Interestingly enough, the word the Lord uses here in Greek, the language of the New Testament, demands that the action of repentance be continual. When we come to Christ we enter into life-long repentance. Of course, this means a permanent change of thinking. But in our daily lives it also means we must continue to turn our hearts away from sins that inevitably creep in. Let me suggest three necessary aspects of continuing repentance.
1. A Sensitive Heart
How do you respond when someone accuses you of wrong? Do you put all your energy into defending yourself? Do you automatically attack? Or do you pray? You can ask God, "Father, is this an opportunity to repent?" Since our ultimate accuser is Satan, you may well discover that the accusation is not completely true. But even in this situation you may have an opportunity to bring your heart and your thinking more in line with your Heavenly Father's. If your heart is sensitive, what the enemy intends for evil will only make you more Christlike.
2. A Thoughtful Heart
The freedom to examine your heart comes to from saturating your mind in the truth of the gospel. Have you memorized verses that give you God's assurance? Do you think daily about their wonderful truth? You don't have to defend yourself. Jesus is actively defending you before the throne of God. (1 John 2:1) You are not condemned. (Romans 8:1) God sees you washed in His blood. (Revelation 1:5) There are hundreds more!
3. A Comforted Heart.
To react in repentance rather than defensiveness you need to be immersed in the love of God that His Spirit desires to lavish upon you. Do you regularly Give thanks for the love of Christ? Do you tremble in wonder at God's amazing grace? Only in such assurance will you be free to continually examine your heart and allow God's Spirit to bring it nearer to His own.
Where are you going? You are going somewhere. In recent Thinking in The Spirit blog entries I wrote on repentance. And I keyed off of Psalm 139:23-24. It reads,
"Search me O God and know my heart! Try me and know my thoughts! And see if there be any grievous way in me, and lead me in the way everlasting."
In the previous entries I focused on the dependence and devotion of your heart. But notice the wording of this passage. David does not ask God to search his heart for wicked thoughts, although that has to be included. He does not ask the Lord to search his life for any wicked deed. He says, "See if there is any grievous way in me." This is the primary emphasis of repentance. A line in my poem Continuing In My Word reads,
"Then you will come to know and understand all that you longed for but you couldn't be."
We who belong to Christ are being transformed into the likeness of Jesus. Repentance needs to be seen as our participation in that process. Suppose my temper gets out of control and I curse or harm someone. The devil accuses me. "Look what a terrible person You are." We sometimes think of those thoughts as repentance. They are not. God wants me to see where I am headed. I need God to help me change something in my heart so I will respond better the next time I am tested. Have you ever realized that you missed an opportunity to tell someone about Jesus. The devil will tell you that you have blown it and God will never trust you again. That is a lie. God is telling you to be ready for the next opportunity just around the corner.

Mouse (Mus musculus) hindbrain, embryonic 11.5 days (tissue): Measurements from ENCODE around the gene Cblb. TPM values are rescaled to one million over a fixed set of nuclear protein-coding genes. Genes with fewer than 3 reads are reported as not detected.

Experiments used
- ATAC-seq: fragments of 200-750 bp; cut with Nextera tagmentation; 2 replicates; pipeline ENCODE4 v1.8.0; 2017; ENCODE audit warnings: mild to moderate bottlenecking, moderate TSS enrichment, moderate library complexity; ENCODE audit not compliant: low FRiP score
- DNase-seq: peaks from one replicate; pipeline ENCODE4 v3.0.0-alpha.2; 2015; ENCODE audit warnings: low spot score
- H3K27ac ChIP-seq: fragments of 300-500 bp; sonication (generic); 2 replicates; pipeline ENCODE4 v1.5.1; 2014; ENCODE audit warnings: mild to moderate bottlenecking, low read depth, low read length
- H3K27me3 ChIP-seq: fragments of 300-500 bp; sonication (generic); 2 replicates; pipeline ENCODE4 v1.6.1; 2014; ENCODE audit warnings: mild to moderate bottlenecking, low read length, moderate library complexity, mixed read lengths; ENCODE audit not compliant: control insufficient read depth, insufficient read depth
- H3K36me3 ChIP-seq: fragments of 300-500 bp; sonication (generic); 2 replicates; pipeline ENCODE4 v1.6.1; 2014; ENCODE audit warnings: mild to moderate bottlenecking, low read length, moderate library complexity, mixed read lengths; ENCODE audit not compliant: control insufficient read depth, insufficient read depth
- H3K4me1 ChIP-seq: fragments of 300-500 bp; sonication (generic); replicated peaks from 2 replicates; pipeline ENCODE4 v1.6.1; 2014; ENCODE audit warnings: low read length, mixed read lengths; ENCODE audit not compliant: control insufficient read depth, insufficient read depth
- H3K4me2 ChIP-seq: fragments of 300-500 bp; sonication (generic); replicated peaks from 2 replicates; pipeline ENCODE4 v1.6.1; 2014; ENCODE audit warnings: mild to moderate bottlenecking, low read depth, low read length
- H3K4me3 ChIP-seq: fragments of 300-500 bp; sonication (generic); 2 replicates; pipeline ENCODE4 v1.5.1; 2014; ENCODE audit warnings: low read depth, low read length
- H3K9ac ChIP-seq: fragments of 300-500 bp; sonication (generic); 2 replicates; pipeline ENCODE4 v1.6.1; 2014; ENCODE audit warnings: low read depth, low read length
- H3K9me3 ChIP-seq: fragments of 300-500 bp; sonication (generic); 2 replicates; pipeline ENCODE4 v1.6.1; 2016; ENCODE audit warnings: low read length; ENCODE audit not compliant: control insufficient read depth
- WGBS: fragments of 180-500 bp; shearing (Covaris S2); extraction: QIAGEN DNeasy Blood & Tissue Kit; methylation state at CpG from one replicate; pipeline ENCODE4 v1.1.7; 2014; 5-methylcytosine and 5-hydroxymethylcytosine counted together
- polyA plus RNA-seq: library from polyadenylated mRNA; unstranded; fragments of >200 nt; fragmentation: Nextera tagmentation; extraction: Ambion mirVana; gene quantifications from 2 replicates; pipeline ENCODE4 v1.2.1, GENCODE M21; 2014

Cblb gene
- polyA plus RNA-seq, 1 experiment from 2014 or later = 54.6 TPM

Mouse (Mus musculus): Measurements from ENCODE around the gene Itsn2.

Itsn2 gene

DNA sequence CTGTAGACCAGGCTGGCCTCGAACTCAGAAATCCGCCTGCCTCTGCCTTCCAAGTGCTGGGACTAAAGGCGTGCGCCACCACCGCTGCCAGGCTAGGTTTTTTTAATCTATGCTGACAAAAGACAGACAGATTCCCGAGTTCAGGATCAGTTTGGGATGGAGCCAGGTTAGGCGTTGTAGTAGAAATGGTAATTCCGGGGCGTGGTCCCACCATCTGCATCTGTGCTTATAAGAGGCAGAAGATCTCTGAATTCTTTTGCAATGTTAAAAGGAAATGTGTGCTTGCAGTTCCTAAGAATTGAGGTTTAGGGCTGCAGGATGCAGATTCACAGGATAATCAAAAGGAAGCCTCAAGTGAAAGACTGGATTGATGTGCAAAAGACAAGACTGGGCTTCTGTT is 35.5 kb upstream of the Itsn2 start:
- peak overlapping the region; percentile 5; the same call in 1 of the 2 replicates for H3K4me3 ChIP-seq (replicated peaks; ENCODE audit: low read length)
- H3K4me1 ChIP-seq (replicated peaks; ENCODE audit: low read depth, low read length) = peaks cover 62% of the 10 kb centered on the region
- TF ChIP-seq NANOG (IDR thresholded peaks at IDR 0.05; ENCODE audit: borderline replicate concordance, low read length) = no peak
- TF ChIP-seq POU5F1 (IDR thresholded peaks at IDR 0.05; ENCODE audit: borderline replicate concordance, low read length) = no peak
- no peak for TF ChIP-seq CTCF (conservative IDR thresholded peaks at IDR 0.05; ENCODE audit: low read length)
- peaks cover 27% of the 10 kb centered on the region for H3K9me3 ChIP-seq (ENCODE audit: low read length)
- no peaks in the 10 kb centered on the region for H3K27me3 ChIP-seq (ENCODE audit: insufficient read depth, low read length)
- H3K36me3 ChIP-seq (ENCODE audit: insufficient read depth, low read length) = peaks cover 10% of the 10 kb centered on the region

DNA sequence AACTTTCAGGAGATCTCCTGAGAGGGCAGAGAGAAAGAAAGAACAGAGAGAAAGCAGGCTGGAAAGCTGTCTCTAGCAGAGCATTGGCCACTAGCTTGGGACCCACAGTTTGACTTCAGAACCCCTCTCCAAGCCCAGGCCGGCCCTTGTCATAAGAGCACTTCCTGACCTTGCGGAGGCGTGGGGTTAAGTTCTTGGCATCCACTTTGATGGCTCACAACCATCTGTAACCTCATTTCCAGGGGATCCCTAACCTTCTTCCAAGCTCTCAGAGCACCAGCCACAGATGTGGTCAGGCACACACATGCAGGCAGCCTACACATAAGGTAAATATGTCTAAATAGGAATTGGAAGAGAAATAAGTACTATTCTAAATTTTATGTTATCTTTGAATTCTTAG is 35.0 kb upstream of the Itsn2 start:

Psalm 139 concludes with the words, "Lead me in the way everlasting." God longs to get us off our dead end roads and get us moving in His eternal direction.
This first post in my new blog THINKING IN THE SPIRIT. Most of the posts in this new blog will not be good to post here on Pray Network. But this post could well have been entered in WATCHING IN PRAYER, which I plan to continue to post every other week. However, I am approaching even this similar entry from a different perspective and intent.
And as I finished writing this entry, I decided that because the segments were so short my readers would be tempted to skip over them too quickly. These are profound truths even though they can be written briefly and are not difficult to understand. So, I will divide them into three shorter blog posts on this subject.
The first of Martin Luther's 95 Theses read, "All of life is repentance."
We may tend to dread repentance and avoid it at all cost. But that is a wrong view of repentance. Repentance is a relief in the light of the gospel. And it leads to a life of freedom and satisfaction.
Look at this powerful prayer of David in Psalm 139.
"Search me O God and know my heart! Try me and know my thoughts! And see if there be any grievous way in me, and lead me in the way everlasting."
Searching the Dependence of Your Heart